June 15, 2005 | David F. Coppedge

Are Natural Poisons Health Cures in Disguise?

Three recent stories are suggesting that natural toxins may be too much of a good thing:

  1. Snail Trail:  John Roach in National Geographic News wrote about new painkillers and drugs being developed from toxic snail venoms.  Cone snails create an array of hundreds of unique chemical compounds (see 10/22/2003 entry).
  2. Fungus Among Them:  A fungus shows promise for controlling malaria mosquitos.  It appears to be harmless to humans.  Story on Science Daily.
  3. Lockjaw Therapy:  Researchers in Barcelona are discovering that tetanus toxin has therapeutic properties in treatment for neurodegenerative disorders, according to EurekAlert.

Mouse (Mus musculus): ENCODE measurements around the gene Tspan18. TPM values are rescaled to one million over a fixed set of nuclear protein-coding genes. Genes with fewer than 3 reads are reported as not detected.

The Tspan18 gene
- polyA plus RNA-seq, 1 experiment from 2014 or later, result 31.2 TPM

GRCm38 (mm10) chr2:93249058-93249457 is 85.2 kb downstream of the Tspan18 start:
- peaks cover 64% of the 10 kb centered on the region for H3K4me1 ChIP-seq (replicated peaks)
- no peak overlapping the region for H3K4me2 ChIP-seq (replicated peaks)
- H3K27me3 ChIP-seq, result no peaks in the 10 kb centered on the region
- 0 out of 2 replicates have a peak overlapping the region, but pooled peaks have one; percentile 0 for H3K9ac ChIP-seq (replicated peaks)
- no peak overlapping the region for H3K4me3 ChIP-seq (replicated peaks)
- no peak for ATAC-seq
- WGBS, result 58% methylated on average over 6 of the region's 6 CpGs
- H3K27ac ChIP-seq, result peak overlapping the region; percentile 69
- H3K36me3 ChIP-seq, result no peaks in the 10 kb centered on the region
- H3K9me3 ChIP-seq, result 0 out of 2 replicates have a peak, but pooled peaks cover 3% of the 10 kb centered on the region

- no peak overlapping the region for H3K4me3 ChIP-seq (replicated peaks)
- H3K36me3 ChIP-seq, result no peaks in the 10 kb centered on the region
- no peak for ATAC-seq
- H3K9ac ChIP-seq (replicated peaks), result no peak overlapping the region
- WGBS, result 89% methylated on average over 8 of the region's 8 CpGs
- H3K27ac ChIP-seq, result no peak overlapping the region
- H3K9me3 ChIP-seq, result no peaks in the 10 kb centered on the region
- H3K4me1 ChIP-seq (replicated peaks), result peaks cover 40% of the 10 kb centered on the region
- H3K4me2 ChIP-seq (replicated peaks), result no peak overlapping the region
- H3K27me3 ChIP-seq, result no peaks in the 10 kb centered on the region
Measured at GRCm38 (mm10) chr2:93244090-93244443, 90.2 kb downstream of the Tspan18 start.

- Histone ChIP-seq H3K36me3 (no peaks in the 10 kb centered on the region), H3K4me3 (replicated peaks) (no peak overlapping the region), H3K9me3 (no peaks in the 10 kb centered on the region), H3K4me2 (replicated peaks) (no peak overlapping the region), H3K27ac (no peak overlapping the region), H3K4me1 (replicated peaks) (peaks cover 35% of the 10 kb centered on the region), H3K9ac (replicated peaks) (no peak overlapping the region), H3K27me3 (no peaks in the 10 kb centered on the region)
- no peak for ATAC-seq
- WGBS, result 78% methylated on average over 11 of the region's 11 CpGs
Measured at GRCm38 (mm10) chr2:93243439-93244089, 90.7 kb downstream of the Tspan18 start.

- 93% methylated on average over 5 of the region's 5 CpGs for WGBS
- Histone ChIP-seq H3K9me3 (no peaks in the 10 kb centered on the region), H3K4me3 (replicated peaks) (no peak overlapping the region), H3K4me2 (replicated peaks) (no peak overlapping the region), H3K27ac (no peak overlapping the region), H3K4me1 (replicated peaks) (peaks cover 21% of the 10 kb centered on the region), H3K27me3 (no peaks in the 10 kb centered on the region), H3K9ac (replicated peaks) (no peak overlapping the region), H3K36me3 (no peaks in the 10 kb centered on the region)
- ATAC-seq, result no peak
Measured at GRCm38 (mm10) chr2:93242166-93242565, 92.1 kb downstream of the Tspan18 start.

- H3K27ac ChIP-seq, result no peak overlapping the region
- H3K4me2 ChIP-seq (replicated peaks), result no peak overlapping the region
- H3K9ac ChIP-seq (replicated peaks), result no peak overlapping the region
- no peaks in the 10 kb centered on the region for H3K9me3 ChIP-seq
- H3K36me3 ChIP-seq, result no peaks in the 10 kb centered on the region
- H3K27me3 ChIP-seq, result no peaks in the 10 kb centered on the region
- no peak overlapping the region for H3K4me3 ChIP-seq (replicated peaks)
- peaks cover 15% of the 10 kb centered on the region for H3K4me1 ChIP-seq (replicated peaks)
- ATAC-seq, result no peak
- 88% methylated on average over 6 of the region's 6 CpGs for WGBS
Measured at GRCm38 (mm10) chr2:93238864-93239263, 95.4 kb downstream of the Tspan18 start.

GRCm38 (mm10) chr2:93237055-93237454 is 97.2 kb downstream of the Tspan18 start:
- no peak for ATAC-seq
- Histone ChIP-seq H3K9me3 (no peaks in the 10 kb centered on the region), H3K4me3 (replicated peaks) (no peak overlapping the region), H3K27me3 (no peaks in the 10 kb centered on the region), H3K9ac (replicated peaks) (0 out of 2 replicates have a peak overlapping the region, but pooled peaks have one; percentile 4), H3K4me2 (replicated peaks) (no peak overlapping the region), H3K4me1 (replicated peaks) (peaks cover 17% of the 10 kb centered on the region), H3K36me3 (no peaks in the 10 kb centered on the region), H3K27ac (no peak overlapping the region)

A common operational paradigm in nature appears to be control by resistance: initiator and repressor, agonist and antagonist, accelerator and brake.  Another is hormesis (see 02/12/2003 entry): i.e., that a little is good, but more is not better.  Taken together, these principles suggest that many poisons and toxins only become “evil” to our sensibilities when they get out of control.
    A dynamic community of interacting organisms needs checks and balances.  These are best understood by looking at the big picture, a view called systems biology – a perspective implicit with design reasoning.  As a corollary, relationships that could have been harmonious originally may have begun to wreak havoc when out of balance.  Regardless, there may be healthy treasures to mine in things we once considered agents of suffering.

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Categories: Health

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